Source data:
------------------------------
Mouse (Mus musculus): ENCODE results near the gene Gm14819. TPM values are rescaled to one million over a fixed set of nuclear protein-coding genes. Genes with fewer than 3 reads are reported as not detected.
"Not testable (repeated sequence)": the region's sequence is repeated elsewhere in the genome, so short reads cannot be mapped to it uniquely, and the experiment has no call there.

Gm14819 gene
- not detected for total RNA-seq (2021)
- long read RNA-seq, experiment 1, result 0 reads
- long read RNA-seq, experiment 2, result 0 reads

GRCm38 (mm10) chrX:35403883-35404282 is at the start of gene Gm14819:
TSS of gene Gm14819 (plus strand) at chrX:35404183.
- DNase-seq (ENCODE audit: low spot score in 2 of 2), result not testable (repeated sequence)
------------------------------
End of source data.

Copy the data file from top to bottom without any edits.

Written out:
Mouse (Mus musculus): ENCODE results near the gene Gm14819. TPM values are rescaled to one million over a fixed set of nuclear protein-coding genes. Genes with fewer than 3 reads are reported as not detected.
"Not testable (repeated sequence)": the region's sequence is repeated elsewhere in the genome, so short reads cannot be mapped to it uniquely, and the experiment has no call there.

Gm14819 gene
- not detected for total RNA-seq (2021)
- long read RNA-seq, experiment 1, result 0 reads
- long read RNA-seq, experiment 2, result 0 reads

GRCm38 (mm10) chrX:35403883-35404282 is at the start of gene Gm14819:
TSS of gene Gm14819 (plus strand) at chrX:35404183.
- DNase-seq (ENCODE audit: low spot score in 2 of 2), result not testable (repeated sequence)